Only when clearing out my old magazines did I notice another comment in Prospect (May issue) on my article on cursive writing. There Katy Peters says:
“[Cursive] encourages children to allow their writing to follow the flow of thought more easily… My children [who were taught the usual print and cursive] have not been taught two different systems of writing; they have been taught a single method that allows them to commit thoughts to paper.”
So cursive helps a child’s train of thought to flow better than does print? I can see the logic in that: joined up writing leads to joined up thinking, right? But, Ms Peters, what about the fact that children find spelling harder with cursive because they find it more difficult to keep track of words as being composed of a discrete sequence of letters?
How do I know that’s the case, you ask? Well, I don’t. I just made it up. But it sounds kind of plausible, doesn’t it, so I figure it is on a par with Ms Peters’ view. I should say that, because Prospect letters are kept short and don’t allow references, I can’t entirely rule out the possibility that Ms Peters is quoting the findings of an academic study. But somehow I strongly doubt that. If you want to allude to actual research but aren’t permitted the citation itself, you can do that, as I did in my original piece (though that didn’t stop some from asking why there were no references). There’s no sign that Ms Peters did so. She’s simply saying something that sounds like it might be true.
What is patently untrue is that her children were taught “a single method” of writing. No, they really weren’t. It was abundantly evident to me that my daughter was very clearly being taught two systems – as she too knew very well, stating explicitly when she was choosing to use one and when the other. Cursive was a method she had to learn afresh. So let’s not just make stuff up because we want to believe it.
In any event, I wasn’t saying that cursive is inherently absurd, but rather, that there’s no good evidence that it has any advantages (I reserve judgement in the case of some children with dyslexia). The responses to my article have been very revealing about the way folks reason on things about which they have strong views. They don’t really want to know what academic studies show, and if confronted with such studies, they find ways to ignore or dismiss them. No, people simply want to find arguments for holding on to their beliefs. It doesn’t matter if these arguments are patently absurd – when I told the audience at the Hay Festival how several people cited the “grandmother’s letters in the attic” argument, they laughed, reassuring me that this was as transparently facile as I’d always thought.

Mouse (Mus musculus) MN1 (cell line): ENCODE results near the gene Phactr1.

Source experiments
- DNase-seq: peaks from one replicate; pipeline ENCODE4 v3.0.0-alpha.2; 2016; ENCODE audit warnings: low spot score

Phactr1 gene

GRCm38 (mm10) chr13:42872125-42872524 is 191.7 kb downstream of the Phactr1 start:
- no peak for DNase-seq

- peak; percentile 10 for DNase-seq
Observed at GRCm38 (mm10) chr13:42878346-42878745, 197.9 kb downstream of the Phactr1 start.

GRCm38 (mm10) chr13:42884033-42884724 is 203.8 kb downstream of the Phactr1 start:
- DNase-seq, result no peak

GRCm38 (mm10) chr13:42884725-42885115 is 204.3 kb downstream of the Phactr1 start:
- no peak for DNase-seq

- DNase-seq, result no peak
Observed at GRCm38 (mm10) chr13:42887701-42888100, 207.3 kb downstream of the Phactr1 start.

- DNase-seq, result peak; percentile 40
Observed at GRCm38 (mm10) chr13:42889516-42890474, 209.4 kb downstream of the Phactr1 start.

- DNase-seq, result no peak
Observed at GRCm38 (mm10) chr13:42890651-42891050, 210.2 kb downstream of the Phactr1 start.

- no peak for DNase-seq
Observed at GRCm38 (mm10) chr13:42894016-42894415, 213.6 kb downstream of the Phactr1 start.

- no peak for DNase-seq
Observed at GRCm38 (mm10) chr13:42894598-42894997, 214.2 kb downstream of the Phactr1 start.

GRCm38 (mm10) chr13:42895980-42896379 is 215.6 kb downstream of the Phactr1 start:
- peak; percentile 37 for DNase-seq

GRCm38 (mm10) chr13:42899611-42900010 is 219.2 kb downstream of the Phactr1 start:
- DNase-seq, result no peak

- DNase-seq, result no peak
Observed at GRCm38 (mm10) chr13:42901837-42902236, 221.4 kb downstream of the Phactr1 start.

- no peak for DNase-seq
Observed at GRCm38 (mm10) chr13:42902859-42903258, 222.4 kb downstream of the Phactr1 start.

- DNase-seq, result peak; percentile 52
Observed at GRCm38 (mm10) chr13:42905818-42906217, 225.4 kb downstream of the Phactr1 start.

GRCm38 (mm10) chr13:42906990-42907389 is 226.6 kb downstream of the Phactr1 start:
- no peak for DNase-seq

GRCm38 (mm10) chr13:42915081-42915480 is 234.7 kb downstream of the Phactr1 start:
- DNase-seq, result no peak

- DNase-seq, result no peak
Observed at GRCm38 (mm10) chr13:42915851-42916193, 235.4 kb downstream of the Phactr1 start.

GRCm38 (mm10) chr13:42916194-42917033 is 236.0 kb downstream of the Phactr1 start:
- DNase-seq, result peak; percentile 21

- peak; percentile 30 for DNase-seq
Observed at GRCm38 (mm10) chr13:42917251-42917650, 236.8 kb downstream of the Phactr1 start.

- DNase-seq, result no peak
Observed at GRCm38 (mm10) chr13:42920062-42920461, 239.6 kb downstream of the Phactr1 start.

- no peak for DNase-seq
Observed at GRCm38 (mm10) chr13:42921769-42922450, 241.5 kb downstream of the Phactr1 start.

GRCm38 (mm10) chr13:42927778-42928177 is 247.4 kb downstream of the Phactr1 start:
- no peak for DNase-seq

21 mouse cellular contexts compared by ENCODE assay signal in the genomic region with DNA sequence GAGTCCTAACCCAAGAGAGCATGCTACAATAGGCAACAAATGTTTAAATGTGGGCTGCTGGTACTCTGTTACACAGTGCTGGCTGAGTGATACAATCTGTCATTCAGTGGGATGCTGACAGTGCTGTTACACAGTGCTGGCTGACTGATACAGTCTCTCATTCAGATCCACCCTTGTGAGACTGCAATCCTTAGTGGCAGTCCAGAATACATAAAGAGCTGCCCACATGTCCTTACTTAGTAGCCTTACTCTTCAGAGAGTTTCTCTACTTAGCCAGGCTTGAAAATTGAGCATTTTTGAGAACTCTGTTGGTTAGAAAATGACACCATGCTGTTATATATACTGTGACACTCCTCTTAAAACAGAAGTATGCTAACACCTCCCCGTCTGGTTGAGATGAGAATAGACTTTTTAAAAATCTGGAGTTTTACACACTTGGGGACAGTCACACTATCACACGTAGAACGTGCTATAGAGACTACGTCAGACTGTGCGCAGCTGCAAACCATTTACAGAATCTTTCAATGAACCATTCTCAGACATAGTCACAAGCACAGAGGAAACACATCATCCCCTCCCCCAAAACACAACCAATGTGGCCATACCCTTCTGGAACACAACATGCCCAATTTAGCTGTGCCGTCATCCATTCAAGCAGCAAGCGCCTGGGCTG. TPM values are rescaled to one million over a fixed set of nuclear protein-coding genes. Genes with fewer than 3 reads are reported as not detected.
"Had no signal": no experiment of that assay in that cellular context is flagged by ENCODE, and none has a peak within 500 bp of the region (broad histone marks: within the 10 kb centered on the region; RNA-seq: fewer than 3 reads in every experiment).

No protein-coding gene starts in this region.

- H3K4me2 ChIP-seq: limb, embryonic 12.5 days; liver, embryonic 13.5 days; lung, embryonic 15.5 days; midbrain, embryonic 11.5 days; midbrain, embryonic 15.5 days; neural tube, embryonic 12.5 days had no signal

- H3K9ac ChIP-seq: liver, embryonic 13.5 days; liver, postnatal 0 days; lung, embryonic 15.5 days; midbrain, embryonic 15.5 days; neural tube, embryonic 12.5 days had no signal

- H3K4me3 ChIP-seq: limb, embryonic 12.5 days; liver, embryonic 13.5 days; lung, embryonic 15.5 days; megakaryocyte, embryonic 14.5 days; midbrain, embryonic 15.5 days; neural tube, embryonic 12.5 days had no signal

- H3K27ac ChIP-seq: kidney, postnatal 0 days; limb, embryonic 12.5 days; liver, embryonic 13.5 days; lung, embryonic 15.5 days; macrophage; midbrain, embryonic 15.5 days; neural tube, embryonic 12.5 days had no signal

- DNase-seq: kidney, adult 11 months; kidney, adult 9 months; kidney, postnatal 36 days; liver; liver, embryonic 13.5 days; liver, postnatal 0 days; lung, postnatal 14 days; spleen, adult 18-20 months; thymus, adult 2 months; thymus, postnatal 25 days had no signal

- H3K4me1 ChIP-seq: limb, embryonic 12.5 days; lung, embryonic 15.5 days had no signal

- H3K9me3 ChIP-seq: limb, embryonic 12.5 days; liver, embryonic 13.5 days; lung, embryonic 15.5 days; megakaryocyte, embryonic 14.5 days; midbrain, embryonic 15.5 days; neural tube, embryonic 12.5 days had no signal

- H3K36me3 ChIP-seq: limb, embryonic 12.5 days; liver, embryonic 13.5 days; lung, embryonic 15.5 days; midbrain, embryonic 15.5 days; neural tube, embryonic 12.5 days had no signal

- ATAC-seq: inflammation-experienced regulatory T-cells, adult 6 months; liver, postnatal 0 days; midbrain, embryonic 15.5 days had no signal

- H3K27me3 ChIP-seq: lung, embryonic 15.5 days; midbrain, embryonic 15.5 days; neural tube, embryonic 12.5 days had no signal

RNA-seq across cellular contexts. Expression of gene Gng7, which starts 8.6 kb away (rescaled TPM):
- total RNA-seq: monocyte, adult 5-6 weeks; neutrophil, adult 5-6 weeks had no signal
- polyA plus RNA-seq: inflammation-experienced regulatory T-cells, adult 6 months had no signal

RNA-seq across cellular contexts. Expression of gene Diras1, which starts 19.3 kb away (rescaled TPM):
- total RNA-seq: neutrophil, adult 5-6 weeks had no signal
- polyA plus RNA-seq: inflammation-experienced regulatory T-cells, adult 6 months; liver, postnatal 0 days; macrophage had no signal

No, people prefer anecdote to scientific study. (“But cursive is quicker for me.” Well, big surprise – you stopped printing when you were six, because you were told it wasn’t “grown-up”, and so you’ve scarcely practiced it since.) This doesn’t mean that such folk are stupid; they’re simply behaving as we seem predisposed to do, which is not in an evidence-based way. I’m sure I regularly do this too.
This is one reason why scientists who insist that we must better inform the public on issues such as climate change and evolution are only getting half the point. Better information is good, but it isn’t necessarily going to win the day, because we are ingenious at finding arguments that support our preconceptions, and ignoring evidence that doesn’t. Which is why I must try to remain open to the possibility that there really is evidence out there for why teaching children to print and then to write in cursive is a sensible way to teach. I was hoping that, if it exists, my article would bring it out into the open. It hasn’t yet.